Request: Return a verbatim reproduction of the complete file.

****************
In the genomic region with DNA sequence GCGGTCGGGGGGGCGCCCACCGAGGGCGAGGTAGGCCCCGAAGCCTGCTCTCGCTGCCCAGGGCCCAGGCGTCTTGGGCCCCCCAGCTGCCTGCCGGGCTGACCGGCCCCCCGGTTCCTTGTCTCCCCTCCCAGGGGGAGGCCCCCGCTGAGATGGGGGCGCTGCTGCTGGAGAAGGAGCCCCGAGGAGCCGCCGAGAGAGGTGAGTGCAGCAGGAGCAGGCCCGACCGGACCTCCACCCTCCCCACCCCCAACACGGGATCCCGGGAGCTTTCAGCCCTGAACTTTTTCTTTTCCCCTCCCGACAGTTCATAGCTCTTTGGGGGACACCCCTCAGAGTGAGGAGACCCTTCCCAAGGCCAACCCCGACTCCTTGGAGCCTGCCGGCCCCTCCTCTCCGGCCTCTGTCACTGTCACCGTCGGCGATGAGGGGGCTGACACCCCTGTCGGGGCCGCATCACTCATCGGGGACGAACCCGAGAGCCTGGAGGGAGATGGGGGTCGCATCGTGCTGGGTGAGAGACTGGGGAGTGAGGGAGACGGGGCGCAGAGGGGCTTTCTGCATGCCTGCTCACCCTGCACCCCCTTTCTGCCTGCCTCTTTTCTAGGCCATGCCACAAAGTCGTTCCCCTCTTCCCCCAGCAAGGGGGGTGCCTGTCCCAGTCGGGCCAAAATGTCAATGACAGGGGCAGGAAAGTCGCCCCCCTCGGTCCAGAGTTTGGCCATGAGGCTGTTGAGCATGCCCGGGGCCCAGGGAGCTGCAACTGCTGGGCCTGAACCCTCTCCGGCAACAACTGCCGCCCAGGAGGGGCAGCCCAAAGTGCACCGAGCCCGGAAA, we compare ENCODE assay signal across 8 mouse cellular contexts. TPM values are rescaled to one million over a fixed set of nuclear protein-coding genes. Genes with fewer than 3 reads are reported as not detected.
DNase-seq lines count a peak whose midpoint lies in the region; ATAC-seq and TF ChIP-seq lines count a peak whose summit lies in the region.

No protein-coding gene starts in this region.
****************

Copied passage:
In the genomic region with DNA sequence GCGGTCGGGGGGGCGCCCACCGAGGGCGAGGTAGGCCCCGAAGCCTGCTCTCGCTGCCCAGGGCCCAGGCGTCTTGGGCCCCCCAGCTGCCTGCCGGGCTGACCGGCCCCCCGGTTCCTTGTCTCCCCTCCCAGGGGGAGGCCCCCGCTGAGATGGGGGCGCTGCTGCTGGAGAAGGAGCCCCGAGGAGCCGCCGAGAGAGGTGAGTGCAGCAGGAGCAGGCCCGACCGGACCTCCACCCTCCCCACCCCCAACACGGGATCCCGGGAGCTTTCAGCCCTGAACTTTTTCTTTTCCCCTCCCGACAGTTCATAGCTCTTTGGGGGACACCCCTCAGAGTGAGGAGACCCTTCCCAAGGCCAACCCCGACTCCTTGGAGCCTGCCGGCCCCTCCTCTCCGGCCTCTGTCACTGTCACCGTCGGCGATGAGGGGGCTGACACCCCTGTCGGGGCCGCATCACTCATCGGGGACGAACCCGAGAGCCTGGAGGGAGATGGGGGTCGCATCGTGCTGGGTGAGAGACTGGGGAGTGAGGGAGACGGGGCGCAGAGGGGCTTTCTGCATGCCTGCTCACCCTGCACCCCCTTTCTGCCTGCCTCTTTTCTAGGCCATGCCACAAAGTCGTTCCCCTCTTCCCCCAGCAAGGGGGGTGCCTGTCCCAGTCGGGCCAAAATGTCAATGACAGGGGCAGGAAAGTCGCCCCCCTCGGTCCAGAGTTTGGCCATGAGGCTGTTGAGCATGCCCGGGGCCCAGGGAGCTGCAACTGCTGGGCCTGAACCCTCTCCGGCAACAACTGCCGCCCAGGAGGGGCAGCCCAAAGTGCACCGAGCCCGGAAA, we compare ENCODE assay signal across 8 mouse cellular contexts. TPM values are rescaled to one million over a fixed set of nuclear protein-coding genes. Genes with fewer than 3 reads are reported as not detected.
DNase-seq lines count a peak whose midpoint lies in the region; ATAC-seq and TF ChIP-seq lines count a peak whose summit lies in the region.

No protein-coding gene starts in this region.